The property that was home to Good Shepherd Services' residential youth treatment program in Halethorpe is now on the market.
The decision to sell the property was made following the nonprofit's announcement in February that it would be closing its residential treatment center on Maple Avenue, said Sister Mary Carolyn McQuaid, treasurer for the Sisters of the Good Shepherd Province of Mid-North America, which oversees ministries across the United States.
"Without the large residential treatment program, there's no need for that 70-acre property," she said.
The ministry had been serving youths for 153 years in Maryland and had used the wooded Maple Road property since 1970. Also on the campus is a chapel, convent and retirement center for nuns.
There are no plans for the ministry to acquire other property in Maryland, McQuaid said.
The 49 children who were at the treatment center were moved within 30 days of the February announcement, McQuaid said.
The decision to close came after two state agencies decided to withdraw the children they had placed there and followed moratoriums imposed late last year by the agencies on sending more youths to the Baltimore County treatment center.
Good Shepherd was cited last year by state health regulators for not providing proper supervision after one patient reported being sexually assaulted and others showed signs of overdose after taking medicine stolen from a medical cart.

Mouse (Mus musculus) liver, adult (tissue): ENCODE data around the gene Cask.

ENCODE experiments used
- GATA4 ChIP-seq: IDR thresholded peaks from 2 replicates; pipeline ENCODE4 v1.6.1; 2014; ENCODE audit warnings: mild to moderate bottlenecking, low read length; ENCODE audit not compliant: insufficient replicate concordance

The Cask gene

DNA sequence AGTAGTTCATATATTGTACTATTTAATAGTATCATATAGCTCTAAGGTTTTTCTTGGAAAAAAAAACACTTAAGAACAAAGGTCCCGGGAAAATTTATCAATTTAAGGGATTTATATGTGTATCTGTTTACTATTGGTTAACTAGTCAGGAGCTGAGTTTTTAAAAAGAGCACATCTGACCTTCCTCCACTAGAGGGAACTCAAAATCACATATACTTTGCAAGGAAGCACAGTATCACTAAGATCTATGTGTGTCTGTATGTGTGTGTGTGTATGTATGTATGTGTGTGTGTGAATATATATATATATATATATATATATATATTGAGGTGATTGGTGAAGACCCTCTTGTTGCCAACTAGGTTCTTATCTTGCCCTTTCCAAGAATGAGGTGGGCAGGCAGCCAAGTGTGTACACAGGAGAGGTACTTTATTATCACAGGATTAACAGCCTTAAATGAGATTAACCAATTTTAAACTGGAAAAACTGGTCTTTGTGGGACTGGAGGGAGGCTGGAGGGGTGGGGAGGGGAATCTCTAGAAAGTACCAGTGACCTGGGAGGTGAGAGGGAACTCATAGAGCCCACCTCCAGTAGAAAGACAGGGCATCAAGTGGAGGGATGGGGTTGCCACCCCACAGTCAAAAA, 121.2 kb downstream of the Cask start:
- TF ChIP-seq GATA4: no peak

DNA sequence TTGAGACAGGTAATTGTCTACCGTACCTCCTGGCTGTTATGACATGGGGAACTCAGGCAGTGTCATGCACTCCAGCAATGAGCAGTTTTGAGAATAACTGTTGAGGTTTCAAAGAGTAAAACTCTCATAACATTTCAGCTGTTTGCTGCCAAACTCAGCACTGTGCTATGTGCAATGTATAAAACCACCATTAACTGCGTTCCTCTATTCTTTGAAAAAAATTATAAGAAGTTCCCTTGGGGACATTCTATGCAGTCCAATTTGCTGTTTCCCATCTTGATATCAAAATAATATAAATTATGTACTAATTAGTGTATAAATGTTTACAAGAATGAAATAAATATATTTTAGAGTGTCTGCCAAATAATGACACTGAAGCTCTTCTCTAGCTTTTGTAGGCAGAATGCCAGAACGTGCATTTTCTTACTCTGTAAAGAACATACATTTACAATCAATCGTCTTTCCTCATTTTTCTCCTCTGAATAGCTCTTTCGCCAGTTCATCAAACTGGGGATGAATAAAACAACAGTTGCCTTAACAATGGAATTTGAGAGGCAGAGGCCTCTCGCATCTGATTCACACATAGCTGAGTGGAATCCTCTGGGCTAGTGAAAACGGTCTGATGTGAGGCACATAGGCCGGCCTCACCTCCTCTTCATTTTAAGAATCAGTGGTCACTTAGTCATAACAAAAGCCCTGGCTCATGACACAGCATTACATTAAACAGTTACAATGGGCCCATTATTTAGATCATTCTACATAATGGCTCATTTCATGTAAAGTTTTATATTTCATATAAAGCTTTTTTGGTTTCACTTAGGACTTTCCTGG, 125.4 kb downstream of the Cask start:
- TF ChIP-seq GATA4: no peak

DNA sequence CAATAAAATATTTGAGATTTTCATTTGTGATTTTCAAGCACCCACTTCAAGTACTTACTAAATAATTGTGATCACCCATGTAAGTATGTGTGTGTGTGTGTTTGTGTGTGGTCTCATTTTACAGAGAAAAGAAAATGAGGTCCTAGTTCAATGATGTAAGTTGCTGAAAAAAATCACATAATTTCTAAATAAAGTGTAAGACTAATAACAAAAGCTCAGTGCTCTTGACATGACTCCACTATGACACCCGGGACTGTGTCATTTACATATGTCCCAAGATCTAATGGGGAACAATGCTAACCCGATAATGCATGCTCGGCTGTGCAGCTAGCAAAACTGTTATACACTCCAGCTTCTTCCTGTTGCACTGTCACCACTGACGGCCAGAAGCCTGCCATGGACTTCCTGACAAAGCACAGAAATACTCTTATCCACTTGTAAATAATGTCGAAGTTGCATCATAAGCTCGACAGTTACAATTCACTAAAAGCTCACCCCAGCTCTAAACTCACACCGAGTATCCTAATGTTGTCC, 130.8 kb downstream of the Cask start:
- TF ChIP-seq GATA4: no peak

There are 26 sisters who still live at the Halethorpe site. They will be moved before any sale, McQuaid said.
The listing for the property, which has areas zoned for residential, industrial and business roadside use, does not have an asking price and calls for requests for proposals from potential buyers.
Listed as a 71.71-acre site, most of the land — about 48 acres — is designated for residential use, while a portion near Sulphur Spring Road is designated for manufacturing and a section along Washington Boulevard is zoned for business.
McQuaid and Brian Kruger, of the listing broker Newmark Knight Frank, hope to have potential buyers identified in the fall.
Kruger said the property is suited for a variety of uses, such as residential, medical, retail and industrial.
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The property was assessed at $21 million as of Jan. 1, according to state property records. Kruger said his firm did not get an appraisal on the property.
McQuaid said the money that comes from the sale would go toward closing costs at the Halethorpe location and to other ministries.
County Councilman Tom Quirk, whose district includes the property, said while it's a big deal for that much land to be available, it's too early to speculate what could happen with the property or its zoning.
"I think the process needs to play out a little more and see what interest there is from potential bidders," said Quirk, a Democrat from Catonsville.
He hopes to have community input play a role in the property's future.
"Any decision on zoning would be made slowly," he said. "I have no intention on jumping into anything."
With reporting from The Baltimore Sun.